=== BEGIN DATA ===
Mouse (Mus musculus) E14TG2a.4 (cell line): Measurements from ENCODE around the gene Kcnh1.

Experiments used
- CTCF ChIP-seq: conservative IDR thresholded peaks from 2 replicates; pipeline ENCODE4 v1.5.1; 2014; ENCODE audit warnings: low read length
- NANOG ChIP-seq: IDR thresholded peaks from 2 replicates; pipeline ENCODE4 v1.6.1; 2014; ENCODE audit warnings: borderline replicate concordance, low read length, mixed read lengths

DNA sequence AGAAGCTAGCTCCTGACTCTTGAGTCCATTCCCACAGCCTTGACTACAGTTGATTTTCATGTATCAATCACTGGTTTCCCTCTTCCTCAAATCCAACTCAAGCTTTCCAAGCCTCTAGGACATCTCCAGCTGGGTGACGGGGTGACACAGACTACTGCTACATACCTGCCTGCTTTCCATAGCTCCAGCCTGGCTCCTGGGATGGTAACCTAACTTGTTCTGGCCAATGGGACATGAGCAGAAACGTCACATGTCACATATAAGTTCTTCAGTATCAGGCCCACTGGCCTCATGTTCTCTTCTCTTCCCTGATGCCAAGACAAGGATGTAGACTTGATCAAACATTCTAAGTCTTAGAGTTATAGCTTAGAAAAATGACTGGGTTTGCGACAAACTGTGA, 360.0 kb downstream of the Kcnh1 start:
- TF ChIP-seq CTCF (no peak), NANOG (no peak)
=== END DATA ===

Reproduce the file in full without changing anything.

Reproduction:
Mouse (Mus musculus) E14TG2a.4 (cell line): Measurements from ENCODE around the gene Kcnh1.

Experiments used
- CTCF ChIP-seq: conservative IDR thresholded peaks from 2 replicates; pipeline ENCODE4 v1.5.1; 2014; ENCODE audit warnings: low read length
- NANOG ChIP-seq: IDR thresholded peaks from 2 replicates; pipeline ENCODE4 v1.6.1; 2014; ENCODE audit warnings: borderline replicate concordance, low read length, mixed read lengths

DNA sequence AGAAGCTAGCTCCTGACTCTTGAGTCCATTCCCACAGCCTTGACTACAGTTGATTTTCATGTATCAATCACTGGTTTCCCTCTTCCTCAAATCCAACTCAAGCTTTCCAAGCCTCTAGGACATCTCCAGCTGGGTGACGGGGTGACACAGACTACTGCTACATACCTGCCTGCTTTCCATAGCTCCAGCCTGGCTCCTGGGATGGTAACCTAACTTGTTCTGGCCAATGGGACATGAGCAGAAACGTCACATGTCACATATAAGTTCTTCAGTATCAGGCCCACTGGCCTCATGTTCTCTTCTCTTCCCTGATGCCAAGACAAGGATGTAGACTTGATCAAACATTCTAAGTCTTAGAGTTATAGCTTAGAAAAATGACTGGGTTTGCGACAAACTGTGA, 360.0 kb downstream of the Kcnh1 start:
- TF ChIP-seq CTCF (no peak), NANOG (no peak)